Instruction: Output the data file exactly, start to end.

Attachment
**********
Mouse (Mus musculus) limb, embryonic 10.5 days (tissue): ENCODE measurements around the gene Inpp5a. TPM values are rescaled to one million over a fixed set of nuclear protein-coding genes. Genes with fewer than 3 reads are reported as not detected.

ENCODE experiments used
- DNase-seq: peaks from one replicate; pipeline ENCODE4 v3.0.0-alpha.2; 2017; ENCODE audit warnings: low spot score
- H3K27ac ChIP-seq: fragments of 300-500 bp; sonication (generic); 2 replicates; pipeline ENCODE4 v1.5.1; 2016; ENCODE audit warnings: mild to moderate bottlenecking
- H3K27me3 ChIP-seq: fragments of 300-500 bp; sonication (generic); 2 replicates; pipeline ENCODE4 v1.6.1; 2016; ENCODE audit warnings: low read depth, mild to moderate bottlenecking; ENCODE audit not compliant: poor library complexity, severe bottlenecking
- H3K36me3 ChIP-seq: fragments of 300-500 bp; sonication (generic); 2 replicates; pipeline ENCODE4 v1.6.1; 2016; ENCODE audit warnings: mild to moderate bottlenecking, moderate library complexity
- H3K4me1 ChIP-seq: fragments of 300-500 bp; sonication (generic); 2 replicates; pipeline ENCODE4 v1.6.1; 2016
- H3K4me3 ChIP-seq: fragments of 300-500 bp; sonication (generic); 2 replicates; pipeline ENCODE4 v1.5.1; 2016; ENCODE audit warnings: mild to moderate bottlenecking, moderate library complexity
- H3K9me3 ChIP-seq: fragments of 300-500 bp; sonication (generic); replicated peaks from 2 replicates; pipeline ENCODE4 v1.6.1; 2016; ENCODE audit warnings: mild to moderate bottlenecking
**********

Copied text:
Mouse (Mus musculus) limb, embryonic 10.5 days (tissue): ENCODE measurements around the gene Inpp5a. TPM values are rescaled to one million over a fixed set of nuclear protein-coding genes. Genes with fewer than 3 reads are reported as not detected.

ENCODE experiments used
- DNase-seq: peaks from one replicate; pipeline ENCODE4 v3.0.0-alpha.2; 2017; ENCODE audit warnings: low spot score
- H3K27ac ChIP-seq: fragments of 300-500 bp; sonication (generic); 2 replicates; pipeline ENCODE4 v1.5.1; 2016; ENCODE audit warnings: mild to moderate bottlenecking
- H3K27me3 ChIP-seq: fragments of 300-500 bp; sonication (generic); 2 replicates; pipeline ENCODE4 v1.6.1; 2016; ENCODE audit warnings: low read depth, mild to moderate bottlenecking; ENCODE audit not compliant: poor library complexity, severe bottlenecking
- H3K36me3 ChIP-seq: fragments of 300-500 bp; sonication (generic); 2 replicates; pipeline ENCODE4 v1.6.1; 2016; ENCODE audit warnings: mild to moderate bottlenecking, moderate library complexity
- H3K4me1 ChIP-seq: fragments of 300-500 bp; sonication (generic); 2 replicates; pipeline ENCODE4 v1.6.1; 2016
- H3K4me3 ChIP-seq: fragments of 300-500 bp; sonication (generic); 2 replicates; pipeline ENCODE4 v1.5.1; 2016; ENCODE audit warnings: mild to moderate bottlenecking, moderate library complexity
- H3K9me3 ChIP-seq: fragments of 300-500 bp; sonication (generic); replicated peaks from 2 replicates; pipeline ENCODE4 v1.6.1; 2016; ENCODE audit warnings: mild to moderate bottlenecking